There have been Chinese secret societies in existence for many centuries. Whenever there has been injustice or misery, Chinese people have gathered together quietly in the name of solidarity and mutual protection. In some cases, the society became famous and reached a measure of success – for example, the Boxer Rebellion has become famous for the resistance of Chinese people against colonial oppression, although ultimately the revolt failed.
When Chinese people migrated overseas, they often joined local, community associations which enabled them to keep in touch with their homeland, passed on remittances and helped recruit wives. If money had been passed officially across borders, government mandarins would apply a squeeze (i.e. taken a percentage), which is never very popular. Consequently, there was a need to retain secrecy and, where there is secrecy and cash involved, organized crime is never far away. These societies, known in Siam (now Thailand) as ‘Ang Yi,’ have also become the basis of the Triads, criminal gangs with numerous exotic ways to make money.
In Siam, a strictly-enforced feudal system ensured that all Siamese people who were not members of the aristocracy were peasant farmers, slaves or other highly controlled classes. As the nineteenth century continued, the need for wage labour increased – people to work in early factories, plantations, tin mines and urban based occupations such as rickshaw operator.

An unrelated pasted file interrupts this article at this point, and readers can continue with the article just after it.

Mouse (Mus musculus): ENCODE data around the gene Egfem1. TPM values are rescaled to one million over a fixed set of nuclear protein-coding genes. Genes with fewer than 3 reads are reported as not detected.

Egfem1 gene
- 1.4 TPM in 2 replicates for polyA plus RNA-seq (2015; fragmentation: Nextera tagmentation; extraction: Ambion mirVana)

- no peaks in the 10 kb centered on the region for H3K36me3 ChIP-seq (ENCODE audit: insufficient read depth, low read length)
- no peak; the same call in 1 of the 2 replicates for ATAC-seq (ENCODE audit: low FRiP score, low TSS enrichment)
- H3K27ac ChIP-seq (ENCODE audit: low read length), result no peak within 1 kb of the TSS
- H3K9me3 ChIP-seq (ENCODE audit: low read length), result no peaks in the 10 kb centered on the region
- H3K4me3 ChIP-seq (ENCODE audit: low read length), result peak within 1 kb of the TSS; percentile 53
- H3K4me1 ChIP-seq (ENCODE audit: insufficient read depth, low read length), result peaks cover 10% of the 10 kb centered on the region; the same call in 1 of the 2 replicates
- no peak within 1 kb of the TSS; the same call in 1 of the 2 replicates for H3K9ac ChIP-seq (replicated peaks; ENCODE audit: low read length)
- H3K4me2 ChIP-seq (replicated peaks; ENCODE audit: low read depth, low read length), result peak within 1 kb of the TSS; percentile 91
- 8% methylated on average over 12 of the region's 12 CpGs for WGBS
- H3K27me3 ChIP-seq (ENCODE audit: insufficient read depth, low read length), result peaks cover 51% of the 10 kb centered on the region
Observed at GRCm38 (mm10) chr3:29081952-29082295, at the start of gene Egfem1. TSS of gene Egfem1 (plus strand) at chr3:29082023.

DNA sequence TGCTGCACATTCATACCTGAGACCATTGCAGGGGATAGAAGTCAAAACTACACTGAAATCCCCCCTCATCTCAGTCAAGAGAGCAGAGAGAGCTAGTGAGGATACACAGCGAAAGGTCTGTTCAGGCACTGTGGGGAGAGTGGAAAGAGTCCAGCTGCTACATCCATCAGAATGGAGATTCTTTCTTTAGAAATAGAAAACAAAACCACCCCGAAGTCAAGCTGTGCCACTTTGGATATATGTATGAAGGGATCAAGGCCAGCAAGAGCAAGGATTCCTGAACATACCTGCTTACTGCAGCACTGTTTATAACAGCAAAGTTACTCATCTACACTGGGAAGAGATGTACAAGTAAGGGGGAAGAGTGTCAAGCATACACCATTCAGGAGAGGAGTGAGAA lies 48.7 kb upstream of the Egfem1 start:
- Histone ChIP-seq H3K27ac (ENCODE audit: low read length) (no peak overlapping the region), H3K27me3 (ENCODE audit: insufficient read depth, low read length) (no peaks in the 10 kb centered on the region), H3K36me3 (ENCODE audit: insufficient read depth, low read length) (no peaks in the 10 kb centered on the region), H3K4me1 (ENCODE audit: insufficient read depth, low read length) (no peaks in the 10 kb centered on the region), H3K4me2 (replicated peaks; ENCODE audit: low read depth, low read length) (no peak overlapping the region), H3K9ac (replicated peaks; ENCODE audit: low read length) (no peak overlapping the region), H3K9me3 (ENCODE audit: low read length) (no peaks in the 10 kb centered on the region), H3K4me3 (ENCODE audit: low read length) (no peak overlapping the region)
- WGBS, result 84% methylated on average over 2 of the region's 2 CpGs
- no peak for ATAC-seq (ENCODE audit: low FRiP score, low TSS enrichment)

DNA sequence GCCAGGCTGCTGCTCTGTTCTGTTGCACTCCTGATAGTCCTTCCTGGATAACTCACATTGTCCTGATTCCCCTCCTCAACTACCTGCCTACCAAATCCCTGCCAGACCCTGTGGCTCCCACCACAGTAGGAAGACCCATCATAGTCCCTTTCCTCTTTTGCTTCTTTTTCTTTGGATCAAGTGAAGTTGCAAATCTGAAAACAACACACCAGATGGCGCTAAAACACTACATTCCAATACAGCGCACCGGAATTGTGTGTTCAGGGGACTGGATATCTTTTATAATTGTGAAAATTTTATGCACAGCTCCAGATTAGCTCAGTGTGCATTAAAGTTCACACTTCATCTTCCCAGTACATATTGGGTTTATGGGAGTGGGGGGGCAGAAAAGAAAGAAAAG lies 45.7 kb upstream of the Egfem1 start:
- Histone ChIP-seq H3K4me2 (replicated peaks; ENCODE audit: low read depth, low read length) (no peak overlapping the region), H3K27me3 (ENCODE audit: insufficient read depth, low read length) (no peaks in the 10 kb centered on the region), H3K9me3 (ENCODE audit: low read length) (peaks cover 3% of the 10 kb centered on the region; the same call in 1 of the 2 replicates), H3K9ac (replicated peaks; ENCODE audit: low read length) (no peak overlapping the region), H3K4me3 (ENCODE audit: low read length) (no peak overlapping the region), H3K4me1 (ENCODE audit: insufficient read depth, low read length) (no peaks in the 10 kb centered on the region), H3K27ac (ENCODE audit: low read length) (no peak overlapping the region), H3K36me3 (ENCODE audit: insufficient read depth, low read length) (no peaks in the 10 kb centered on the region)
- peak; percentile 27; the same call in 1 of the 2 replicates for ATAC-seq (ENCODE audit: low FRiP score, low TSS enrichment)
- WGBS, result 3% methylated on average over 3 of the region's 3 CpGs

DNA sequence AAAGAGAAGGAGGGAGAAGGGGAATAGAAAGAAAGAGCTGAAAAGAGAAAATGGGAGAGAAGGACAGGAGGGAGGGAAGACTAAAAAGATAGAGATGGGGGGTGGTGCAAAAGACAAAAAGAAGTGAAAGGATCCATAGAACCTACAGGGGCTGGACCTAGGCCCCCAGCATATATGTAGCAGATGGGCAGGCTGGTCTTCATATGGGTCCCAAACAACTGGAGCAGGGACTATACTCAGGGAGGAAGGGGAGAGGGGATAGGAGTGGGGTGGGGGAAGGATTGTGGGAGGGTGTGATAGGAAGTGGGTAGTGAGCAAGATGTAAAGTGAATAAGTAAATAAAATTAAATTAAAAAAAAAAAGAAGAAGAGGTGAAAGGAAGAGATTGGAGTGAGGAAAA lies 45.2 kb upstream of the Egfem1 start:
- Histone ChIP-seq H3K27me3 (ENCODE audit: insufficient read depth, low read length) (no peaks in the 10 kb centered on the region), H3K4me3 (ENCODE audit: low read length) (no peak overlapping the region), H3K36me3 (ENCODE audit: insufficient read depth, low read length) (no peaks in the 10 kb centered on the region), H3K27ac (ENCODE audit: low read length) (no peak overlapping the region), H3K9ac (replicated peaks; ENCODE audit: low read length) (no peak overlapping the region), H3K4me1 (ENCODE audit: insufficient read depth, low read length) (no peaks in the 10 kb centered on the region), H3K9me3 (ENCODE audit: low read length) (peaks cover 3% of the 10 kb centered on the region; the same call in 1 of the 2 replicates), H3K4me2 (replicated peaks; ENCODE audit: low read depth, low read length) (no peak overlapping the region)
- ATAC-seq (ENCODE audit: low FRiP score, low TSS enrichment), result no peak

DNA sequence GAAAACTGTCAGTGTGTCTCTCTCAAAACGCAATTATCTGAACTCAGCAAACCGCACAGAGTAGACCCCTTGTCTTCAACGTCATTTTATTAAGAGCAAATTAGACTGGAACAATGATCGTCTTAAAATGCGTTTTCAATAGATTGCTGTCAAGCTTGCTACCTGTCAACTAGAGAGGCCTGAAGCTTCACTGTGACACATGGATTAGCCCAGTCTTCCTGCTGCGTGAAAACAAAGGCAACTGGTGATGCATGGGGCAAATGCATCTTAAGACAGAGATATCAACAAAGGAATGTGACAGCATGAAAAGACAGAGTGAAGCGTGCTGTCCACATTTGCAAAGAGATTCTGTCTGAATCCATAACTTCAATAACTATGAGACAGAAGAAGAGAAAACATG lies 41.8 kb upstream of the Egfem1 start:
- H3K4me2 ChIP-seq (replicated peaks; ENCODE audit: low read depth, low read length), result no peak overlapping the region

Chinese were imported to meet this need. They wore a coin on a cord around their wrist to show their status as non-slaves, which they paid an annual fee to secure. Of course, they also needed Ang Yi to represent their interests.
In some cases, these Ang Yi became a kind of labour union to help workers negotiate for less dangerous conditions and better wages. In other cases, they became fronts for gangsters involved in organized crime. The role of some Ang Yi, particularly the Tram Workers’ Union, in the Revolution against the Absolute Monarchy in 1932 was never forgiven by members of the elitist aristocracy. When power was seized by Field Marshal Sarit in 1953 as part of a military coup, both Ang Yi and labour union were completely banned and ruthlessly persecuted.
Eye witnesses speak of people gunned down in public in cold blood to demonstrate Sarit’s determination to suppress those who opposed him. Since then, no Ang Yi have been reformed. Labour unions were unbanned in 1973, at a time when the influence of Communism in the region was strong. Further suppression of opponents of the state continued thereafter.